Clark Armitage Comments on the EU's Investigation of Amazon Tax Ruling for State Aid Breach
Caplin & Drysdale's J. Clark Armitage spoke with Worldwide Tax Daily concerning the European Commission's (EU) investigation into whether Amazon's Luxembourg subsidiary received a favorable transfer-pricing-related tax ruling that violates EU state aid rules. For the complete article, please visit Worldwide Tax Daily's website (subscription required).
Excerpt taken from the article "EU to Investigate Amazon Tax Ruling for State Aid Breach" by Stephanie Soong Johnston for Worldwide Tax Daily.
J. Clark Armitage of Caplin & Drysdale pointed out that although the news release indicates that the commission's investigation will not prejudge the outcome of the investigation, there are some comparisons to the state aid investigation into Apple in Ireland that suggest the commission will find the Amazon ruling to be problematic.
First, as in the Ireland Apple case, which focuses partly on a 1991 ruling that was applied by Apple for 15 years, the Luxembourg Amazon ruling appears to have an open-ended duration, as it is now in the 12th year of operation. "The EU found this to be suggestive of state aid in Apple Ireland because other countries typically issue advance pricing agreements for only three to five years," Armitage said.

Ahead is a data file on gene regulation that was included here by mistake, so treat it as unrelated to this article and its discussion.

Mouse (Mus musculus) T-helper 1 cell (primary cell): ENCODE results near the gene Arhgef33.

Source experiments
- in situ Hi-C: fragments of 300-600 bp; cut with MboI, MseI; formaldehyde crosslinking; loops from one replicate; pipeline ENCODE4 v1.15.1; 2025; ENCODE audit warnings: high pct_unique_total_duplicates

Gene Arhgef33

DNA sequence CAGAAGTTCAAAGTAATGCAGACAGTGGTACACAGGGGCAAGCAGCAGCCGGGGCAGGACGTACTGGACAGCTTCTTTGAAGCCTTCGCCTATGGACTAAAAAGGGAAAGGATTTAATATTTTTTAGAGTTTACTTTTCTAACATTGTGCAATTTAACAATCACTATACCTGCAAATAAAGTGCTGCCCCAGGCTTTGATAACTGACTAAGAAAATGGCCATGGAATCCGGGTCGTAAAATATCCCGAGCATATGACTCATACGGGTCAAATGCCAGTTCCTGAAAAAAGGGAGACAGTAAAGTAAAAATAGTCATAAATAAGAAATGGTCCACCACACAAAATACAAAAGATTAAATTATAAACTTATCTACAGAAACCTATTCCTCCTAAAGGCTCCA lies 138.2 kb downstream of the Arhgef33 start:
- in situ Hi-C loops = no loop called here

Second, the Amazon Luxembourg ruling involves the application of tax rules that allow a nonresident Luxembourg company to avoid Luxembourg tax on certain partnership income -- a concept that is similar to a factor in the Apple Ireland case. Although the commission does not reveal where that partnership's income is taxed, it is presumably exempt or subject to tax in one or more low-tax countries, according to Armitage.
"The EU may be attacking the seemingly minor transfer pricing aspects of these transactions as a way to address its real concern with the more substantial tax benefits that come from these non-transfer-pricing regimes," he said.
Finally, as in the Apple Ireland case, there appears to be a lack of comparison with other resident companies, since the commission has not indicated whether it will ask Luxembourg about other similar royalty rulings. "The EU seems to be willing to make state aid determinations without having any basis for comparing the ruling in question to comparable rulings for other companies," Armitage said.
Armitage compared the commission's recent efforts to identify "sweetheart deals" between governments and large multinational companies with the U.S. Senate Finance Committee's 2004 investigation of the U.S. APA program. The committee's probe ended up petering out because it is difficult to challenge transfer pricing determinations after the fact because they often involve the evaluation of numerous facts and circumstances and subjective comparability analyses, Armitage said.
However, "the EU seems more willing than the Senate Finance Committee to allow its subjective views to trump those of the local tax administrations," he said.